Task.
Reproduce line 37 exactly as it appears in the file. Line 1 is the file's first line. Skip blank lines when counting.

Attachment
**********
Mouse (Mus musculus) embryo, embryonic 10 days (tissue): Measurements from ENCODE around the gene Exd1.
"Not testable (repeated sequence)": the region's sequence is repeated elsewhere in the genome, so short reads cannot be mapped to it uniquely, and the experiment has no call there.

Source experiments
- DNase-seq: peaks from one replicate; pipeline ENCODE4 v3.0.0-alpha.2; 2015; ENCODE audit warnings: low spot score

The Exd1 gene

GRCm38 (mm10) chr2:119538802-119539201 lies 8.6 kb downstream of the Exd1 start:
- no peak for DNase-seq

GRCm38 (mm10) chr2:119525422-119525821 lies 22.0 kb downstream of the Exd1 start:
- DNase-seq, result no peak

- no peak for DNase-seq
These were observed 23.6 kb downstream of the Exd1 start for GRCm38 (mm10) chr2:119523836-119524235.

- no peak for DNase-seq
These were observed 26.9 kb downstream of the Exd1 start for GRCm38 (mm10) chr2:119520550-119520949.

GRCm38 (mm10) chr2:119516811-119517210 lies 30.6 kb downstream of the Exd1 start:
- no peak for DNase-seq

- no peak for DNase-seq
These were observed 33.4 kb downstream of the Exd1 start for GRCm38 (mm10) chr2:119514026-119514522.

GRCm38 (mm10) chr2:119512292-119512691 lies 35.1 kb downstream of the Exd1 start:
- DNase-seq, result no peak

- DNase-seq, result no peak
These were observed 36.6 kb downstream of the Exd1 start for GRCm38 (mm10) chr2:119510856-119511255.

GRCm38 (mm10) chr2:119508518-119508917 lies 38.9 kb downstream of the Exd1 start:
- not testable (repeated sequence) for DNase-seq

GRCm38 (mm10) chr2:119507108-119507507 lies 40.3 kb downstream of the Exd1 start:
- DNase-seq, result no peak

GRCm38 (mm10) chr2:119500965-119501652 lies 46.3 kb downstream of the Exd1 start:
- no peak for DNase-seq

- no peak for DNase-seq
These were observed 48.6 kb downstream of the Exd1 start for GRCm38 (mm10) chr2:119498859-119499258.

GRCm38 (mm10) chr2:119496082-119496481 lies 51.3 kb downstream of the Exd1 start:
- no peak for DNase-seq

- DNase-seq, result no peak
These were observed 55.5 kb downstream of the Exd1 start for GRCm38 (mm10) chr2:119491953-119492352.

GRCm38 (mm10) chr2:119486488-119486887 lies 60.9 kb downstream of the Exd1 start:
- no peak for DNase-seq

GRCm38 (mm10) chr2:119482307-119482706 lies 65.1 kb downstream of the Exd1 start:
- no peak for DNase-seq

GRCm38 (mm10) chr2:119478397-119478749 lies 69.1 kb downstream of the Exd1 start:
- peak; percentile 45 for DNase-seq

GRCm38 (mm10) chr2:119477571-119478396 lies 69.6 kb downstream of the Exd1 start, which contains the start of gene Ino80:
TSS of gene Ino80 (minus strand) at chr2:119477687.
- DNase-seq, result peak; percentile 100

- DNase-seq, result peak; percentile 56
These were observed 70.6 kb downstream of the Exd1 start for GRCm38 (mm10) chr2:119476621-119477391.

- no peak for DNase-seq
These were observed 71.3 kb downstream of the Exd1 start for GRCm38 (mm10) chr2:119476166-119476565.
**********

- no peak for DNase-seq